Lustiger rose up quickly within the church. Within the space of four years, he went from being bishop of Orléans in 1979, to archbishop of Paris in 1981, and then to cardinal in 1983. Although he progressed through the ranks rapidly, he was not a strict man; indeed he broke with official church policy in the late 1980s, arguing for the use of contraceptives by those afflicted with AIDS. For his uncompromising views and indefatigable energy, he became known as “the bulldozer.”
A man who would not compromise his beliefs, Lustiger campaigned tirelessly against France’s anti-immigrant, often anti-Semitic and racist National Front party, calling its popularity at the polls “the greatest danger to our nation’s conscience.” He also railed against the effects of “savage capitalism” on society, well before the current financial crisis and debates about income inequality. Lustiger believed that a social cohesive society was one in which there was more equality rather than rampant me-first capitalist consumption.
While he ascended to the highest ranks of the Catholic Church—and was even cited as a possible replacement for his good friend Pope John Paul II—Lustiger never forgot his Jewish past. He had a Jewish sensibility, sense of humor and mind. While he was a Catholic by conversion, he was a Jew by instinct. He told Jewish jokes, and taught himself Hebrew. He took off his priestly robes, put on a suit and kippa and went to the synagogue on the anniversary of his parents’ death. For him there was no contraction in being Jewish and Catholic—he believed that Jews had “to bring light to the nations [goyim],” so preaching Jesus was, to Lustiger, a Jewish mitzvah.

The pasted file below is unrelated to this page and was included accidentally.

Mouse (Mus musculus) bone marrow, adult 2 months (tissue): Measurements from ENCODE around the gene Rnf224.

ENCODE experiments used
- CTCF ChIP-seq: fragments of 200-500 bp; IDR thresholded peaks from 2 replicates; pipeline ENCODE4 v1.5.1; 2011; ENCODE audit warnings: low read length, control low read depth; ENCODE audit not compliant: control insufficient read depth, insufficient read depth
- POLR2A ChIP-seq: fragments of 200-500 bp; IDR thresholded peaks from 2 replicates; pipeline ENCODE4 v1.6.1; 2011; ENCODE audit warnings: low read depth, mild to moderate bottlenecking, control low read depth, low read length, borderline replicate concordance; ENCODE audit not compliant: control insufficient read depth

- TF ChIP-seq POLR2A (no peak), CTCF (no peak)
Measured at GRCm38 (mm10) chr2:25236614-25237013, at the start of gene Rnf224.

“I was born Jewish, and so I remain, even if that is unacceptable for many,” he said. “For me, the vocation of Israel is bringing light to the goyim. That is my hope and I believe that Christianity is the means for achieving it.”
He saw his Jewishness as an ethnic identity and felt solidarity with his people. So he strongly supported the State of Israel, even though the Vatican adopts a policy of neutrality, and he fought against the Church’s canonization of the anti-Semitic Queen Isabella of Castille because of her persecution and expulsion of the Jews in Spain. Alongside French Jewish organizations, Lustiger also helped to negotiate the disbanding of a Carmelite convent built at the concentration camp at Auschwitz.
Lastly, Lustiger ensured his departure from the world would pay homage to his Jewishness as well as his devout Christianity. For his funeral he arranged two rites. He asked a Jewish relative to read a Hebrew psalm and put a jar containing earth from the Mount of Olives in Jerusalem on his coffin, and for another cousin to recite Kaddish for him as he had every year for his mother. Only once these Jewish rites were performed did the Catholic part of the ceremony take place at Notre Dame Cathedral in Paris.
Jean-Marie né Aaron Lustiger wrote his own epitaph, in which he describes how he felt at once Jewish and Catholic, and how he lived—as the Jew who almost became Pope:
I was born Jewish.
I received the name
Of my paternal grandfather, Aaron
Having become Christian
By faith and by Baptism,
I have remained Jewish
As did the Apostles.
I have as my patron saints
Aaron the High Priest,
Saint John the Apostle,
Holy Mary full of grace.
Named 139th archbishop of Paris
by His Holiness Pope John Paul II,
I was enthroned in this Cathedral
on 27 February 1981,
And here I exercised my entire ministry.
Passers-by, pray for me.